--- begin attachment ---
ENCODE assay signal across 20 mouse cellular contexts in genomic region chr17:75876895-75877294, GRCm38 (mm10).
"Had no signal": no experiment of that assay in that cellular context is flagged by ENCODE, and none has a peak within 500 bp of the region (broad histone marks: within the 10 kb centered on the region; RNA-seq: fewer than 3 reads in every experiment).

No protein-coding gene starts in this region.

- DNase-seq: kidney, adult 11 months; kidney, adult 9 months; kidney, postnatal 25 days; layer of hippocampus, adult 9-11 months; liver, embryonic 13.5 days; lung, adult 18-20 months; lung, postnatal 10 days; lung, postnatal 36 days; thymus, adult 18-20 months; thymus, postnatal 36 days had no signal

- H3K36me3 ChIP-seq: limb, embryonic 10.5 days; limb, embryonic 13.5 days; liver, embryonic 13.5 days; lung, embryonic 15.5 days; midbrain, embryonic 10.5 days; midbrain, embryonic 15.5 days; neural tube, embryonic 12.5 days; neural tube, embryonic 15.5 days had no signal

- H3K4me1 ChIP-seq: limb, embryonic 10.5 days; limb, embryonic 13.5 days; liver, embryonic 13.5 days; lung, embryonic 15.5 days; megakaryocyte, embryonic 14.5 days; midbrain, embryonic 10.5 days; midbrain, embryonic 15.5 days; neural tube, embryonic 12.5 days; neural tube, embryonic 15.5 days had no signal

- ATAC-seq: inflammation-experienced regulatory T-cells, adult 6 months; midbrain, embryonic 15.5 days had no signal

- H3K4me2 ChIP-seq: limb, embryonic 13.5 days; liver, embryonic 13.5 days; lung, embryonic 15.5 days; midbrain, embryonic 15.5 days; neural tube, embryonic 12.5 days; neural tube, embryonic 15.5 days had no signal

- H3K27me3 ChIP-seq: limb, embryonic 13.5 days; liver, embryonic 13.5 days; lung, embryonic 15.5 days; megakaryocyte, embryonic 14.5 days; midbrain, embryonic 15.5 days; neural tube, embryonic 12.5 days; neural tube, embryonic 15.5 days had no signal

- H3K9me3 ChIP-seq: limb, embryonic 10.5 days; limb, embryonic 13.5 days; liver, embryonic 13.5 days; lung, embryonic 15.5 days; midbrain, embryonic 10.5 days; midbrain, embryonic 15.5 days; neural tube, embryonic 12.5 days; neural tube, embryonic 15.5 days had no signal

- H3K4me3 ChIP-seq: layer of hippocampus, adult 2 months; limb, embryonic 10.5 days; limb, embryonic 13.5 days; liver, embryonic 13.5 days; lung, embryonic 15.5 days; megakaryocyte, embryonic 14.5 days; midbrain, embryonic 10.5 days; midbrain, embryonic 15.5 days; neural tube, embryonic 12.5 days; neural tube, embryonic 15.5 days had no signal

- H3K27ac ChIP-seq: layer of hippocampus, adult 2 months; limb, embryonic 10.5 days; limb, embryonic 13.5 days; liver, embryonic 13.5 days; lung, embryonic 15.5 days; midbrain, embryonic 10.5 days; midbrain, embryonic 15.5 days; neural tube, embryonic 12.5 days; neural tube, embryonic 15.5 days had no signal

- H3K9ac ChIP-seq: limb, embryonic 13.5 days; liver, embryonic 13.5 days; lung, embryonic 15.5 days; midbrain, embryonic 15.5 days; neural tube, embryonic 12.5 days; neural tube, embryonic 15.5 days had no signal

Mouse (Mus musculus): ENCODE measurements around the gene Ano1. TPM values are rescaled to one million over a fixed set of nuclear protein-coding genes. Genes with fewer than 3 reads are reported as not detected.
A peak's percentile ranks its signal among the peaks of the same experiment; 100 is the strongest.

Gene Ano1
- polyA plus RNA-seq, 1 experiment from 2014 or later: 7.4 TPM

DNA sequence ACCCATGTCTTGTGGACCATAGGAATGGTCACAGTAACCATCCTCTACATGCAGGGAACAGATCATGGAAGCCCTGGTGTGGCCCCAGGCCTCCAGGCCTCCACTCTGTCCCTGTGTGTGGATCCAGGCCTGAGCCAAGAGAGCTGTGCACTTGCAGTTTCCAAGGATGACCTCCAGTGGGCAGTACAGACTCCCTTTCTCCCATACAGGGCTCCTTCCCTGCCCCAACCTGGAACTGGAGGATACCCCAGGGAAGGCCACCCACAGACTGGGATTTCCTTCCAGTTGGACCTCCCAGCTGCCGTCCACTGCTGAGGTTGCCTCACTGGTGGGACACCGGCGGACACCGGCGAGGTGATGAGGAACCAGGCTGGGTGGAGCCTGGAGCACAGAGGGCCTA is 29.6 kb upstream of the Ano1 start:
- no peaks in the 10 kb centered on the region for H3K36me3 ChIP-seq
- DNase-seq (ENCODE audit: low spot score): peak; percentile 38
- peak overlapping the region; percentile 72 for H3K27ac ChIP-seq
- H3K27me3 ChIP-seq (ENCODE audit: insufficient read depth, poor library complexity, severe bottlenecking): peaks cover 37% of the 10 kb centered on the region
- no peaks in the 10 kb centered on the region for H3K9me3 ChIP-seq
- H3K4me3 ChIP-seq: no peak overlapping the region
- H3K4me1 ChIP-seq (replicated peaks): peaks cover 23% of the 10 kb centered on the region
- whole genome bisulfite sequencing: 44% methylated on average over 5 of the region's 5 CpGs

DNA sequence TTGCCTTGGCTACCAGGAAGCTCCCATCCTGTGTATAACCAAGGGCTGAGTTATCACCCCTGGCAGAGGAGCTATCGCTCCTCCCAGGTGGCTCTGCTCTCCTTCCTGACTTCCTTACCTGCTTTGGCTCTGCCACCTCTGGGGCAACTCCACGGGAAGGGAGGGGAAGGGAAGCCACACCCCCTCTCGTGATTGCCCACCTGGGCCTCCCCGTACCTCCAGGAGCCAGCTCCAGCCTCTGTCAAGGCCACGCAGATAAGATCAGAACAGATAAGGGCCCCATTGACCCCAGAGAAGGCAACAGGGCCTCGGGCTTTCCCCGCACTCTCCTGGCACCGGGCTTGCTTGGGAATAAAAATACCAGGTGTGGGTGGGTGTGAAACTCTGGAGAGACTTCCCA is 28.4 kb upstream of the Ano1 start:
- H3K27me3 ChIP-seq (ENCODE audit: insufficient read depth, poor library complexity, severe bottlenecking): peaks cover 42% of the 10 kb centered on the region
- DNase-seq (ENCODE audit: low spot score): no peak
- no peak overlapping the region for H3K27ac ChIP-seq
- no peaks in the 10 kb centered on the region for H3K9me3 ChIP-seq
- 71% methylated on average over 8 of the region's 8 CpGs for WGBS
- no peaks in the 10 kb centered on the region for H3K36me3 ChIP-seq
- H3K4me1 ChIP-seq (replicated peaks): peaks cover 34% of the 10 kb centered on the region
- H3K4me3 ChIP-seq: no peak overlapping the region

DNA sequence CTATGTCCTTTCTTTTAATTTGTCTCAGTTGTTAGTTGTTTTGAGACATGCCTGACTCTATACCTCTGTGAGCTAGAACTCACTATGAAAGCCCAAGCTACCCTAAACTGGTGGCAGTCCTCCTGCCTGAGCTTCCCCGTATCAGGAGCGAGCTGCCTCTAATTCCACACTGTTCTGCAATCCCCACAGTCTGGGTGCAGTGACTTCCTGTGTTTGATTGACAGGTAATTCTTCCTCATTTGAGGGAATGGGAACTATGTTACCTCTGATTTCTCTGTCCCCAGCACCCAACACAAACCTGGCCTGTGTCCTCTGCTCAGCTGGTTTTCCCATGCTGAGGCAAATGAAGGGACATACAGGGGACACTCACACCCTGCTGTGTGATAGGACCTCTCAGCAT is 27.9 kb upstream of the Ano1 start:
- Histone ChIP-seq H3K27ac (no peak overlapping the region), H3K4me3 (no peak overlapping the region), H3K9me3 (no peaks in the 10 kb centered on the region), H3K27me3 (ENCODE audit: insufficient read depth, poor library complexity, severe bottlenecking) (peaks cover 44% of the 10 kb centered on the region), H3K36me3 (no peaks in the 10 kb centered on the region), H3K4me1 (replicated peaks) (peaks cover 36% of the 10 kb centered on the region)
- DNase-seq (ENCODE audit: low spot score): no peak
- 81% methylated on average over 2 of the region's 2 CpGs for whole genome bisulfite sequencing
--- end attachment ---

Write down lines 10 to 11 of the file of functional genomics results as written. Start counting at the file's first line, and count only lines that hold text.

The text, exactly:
- H3K9me3 ChIP-seq: limb, embryonic 10.5 days; limb, embryonic 13.5 days; liver, embryonic 13.5 days; lung, embryonic 15.5 days; midbrain, embryonic 10.5 days; midbrain, embryonic 15.5 days; neural tube, embryonic 12.5 days; neural tube, embryonic 15.5 days had no signal

- H3K4me3 ChIP-seq: layer of hippocampus, adult 2 months; limb, embryonic 10.5 days; limb, embryonic 13.5 days; liver, embryonic 13.5 days; lung, embryonic 15.5 days; megakaryocyte, embryonic 14.5 days; midbrain, embryonic 10.5 days; midbrain, embryonic 15.5 days; neural tube, embryonic 12.5 days; neural tube, embryonic 15.5 days had no signal